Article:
Graduating seniors in Bergan’s class of 2019 had a unique honor.
As salutatorian Jack Wilmes said: “Eight of us are part of the original class in first grade, starting in the old, white Flynn building, before the current elementary school was even built.”
Wilmes was one of 30 seniors who graduated Saturday from Archbishop Bergan Catholic High School.
He and valedictorian Zoey Hurst shared a plethora of memories in speeches they delivered during the commencement ceremony at St. Patrick’s Catholic Church in Fremont.
And as in past years, friends and family filled many pews in the sanctuary where seniors earned the right to move the tassels from the left of their mortarboards to the right — signifying that they are now alumni.
Wilmes shared a little history.
“We were the first class in countless years to attend classes in that (Flynn) building,” he said. “And we are fortunate to be part of the unique history of reopening Bergan Elementary.”
Wilmes and Hurst mentioned athletic achievements among the students including team state championship titles and runners-up honors.
Both speakers paid tribute to people who’ve impacted the students’ lives.
“To our parents — if you are like mine — I know you have heard your share of complaints, but you pushed us to keep going. Coaches have taught us to work hard, accept adversity and grow from it. Teachers have impacted us in countless ways,” Wilmes said.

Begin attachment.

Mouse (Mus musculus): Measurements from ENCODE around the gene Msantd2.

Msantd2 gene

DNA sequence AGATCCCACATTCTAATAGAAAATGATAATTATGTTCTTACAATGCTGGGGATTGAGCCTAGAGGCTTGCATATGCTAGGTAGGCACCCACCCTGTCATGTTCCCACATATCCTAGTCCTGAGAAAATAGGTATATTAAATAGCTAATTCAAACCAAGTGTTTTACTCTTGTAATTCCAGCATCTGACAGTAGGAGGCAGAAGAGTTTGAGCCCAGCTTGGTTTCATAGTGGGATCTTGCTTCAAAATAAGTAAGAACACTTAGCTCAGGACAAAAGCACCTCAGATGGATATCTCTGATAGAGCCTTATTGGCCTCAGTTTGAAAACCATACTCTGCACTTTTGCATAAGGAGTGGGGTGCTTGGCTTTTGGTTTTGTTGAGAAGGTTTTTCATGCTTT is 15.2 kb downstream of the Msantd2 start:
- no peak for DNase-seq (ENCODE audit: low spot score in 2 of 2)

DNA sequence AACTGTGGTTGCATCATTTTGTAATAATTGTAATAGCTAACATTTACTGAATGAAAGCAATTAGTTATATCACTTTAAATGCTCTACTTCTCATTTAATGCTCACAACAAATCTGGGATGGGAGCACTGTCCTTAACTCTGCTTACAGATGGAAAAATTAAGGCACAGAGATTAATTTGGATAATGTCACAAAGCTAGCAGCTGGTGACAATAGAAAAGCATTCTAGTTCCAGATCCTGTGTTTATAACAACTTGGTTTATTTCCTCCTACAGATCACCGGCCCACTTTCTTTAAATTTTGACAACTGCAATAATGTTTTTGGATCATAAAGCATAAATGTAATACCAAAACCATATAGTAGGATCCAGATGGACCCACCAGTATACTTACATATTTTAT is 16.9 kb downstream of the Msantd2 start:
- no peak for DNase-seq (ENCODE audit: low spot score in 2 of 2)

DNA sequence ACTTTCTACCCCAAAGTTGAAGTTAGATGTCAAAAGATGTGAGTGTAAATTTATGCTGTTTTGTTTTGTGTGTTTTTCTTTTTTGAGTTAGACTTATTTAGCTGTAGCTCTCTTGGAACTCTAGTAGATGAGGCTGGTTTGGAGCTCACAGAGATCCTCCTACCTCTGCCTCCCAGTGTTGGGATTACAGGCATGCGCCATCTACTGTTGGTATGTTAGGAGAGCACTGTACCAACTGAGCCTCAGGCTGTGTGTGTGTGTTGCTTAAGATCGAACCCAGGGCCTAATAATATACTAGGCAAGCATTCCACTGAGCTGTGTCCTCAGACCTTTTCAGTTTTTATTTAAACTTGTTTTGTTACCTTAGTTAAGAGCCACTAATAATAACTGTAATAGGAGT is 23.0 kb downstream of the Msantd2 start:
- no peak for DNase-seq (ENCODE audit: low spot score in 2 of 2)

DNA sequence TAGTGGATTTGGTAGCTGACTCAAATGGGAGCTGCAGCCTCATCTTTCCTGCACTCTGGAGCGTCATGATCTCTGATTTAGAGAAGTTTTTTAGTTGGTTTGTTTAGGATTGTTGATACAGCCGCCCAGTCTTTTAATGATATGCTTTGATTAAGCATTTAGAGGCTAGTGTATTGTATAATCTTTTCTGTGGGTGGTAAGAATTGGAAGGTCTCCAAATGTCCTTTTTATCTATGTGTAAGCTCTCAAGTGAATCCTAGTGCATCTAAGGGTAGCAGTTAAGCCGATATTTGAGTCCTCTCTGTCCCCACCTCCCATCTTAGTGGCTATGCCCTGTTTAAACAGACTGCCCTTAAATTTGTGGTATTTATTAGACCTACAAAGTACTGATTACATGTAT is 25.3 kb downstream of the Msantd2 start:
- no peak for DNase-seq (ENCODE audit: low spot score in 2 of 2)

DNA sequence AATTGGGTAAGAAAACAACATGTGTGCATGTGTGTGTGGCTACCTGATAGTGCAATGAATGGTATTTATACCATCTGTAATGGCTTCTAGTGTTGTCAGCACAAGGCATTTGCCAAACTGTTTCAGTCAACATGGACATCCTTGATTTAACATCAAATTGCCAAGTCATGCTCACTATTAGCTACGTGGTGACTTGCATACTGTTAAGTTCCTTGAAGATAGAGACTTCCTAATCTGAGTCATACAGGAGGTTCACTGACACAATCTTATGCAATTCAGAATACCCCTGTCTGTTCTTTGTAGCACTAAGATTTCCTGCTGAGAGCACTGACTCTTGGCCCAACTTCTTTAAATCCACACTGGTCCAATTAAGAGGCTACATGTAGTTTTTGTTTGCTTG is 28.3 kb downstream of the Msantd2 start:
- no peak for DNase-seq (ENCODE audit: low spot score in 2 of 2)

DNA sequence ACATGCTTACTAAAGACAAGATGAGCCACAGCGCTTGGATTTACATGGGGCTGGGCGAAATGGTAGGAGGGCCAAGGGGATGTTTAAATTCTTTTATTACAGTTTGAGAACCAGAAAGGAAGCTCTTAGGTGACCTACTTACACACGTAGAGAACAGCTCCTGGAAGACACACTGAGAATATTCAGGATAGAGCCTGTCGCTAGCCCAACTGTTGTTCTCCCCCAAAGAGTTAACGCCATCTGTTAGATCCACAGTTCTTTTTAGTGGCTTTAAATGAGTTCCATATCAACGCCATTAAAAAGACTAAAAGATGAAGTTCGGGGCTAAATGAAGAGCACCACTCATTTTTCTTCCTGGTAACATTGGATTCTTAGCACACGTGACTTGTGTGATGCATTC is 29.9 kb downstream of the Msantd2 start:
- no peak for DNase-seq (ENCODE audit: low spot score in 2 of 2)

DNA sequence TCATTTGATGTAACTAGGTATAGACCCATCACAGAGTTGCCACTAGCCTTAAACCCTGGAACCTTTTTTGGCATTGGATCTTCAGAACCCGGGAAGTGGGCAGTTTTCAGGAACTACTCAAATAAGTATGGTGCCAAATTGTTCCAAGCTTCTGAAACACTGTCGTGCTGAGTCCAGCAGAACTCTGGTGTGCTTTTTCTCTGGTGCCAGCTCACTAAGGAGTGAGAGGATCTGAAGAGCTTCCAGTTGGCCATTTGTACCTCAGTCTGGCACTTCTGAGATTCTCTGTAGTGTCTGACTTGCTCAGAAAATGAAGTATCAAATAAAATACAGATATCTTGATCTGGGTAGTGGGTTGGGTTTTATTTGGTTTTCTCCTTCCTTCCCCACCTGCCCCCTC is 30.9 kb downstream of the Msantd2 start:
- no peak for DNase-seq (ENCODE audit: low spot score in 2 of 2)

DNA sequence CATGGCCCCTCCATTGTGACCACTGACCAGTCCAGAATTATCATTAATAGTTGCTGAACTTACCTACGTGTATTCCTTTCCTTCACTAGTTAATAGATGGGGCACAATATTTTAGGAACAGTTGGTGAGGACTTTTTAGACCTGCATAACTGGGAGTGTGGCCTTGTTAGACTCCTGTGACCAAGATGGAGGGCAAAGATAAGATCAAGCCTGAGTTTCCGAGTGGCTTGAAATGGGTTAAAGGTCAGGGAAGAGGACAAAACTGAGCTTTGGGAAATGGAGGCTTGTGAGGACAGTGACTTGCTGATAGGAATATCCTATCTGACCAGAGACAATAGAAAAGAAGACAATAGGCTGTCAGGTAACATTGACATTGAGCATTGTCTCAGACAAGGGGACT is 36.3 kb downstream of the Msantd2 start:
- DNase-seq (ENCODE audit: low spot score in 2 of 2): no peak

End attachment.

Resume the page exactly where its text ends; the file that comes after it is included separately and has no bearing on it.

Hurst commended family members.
“I, personally, wouldn’t have made it through the past years without the guidance and support of my parents and family,” she said.
Hurst paid a special tribute to two teachers — Maggie Winterlin, vocal music teacher, and Jeremy Murman, instrumental music instructor.
“She has been one of the people that has helped me develop my love for theater,” Hurst said of Winterlin. “…Most importantly, Mrs. Winterlin has always believed in me, and she has never given up on me.”
Of Murman, she said: “He has been a teacher that I could always count on for advice and he is someone that I look up to. He has always pushed me to be a better person and challenged me to step out of my comfort zone.”
Hurst also talked about endings in her speech.
“As much as I have looked forward to this day, I’ve always disliked endings — the last day of summer, the final chapter of a good book, parting ways with a close friend — but endings are inevitable,” she said. “Leaves fall. You close the book. You say goodbye.
But Hurst noted something else.
“Today is a sad day, but it is also a joyous day,” she said. “After 12 years of hard work and dedication, we can finally say we made it.”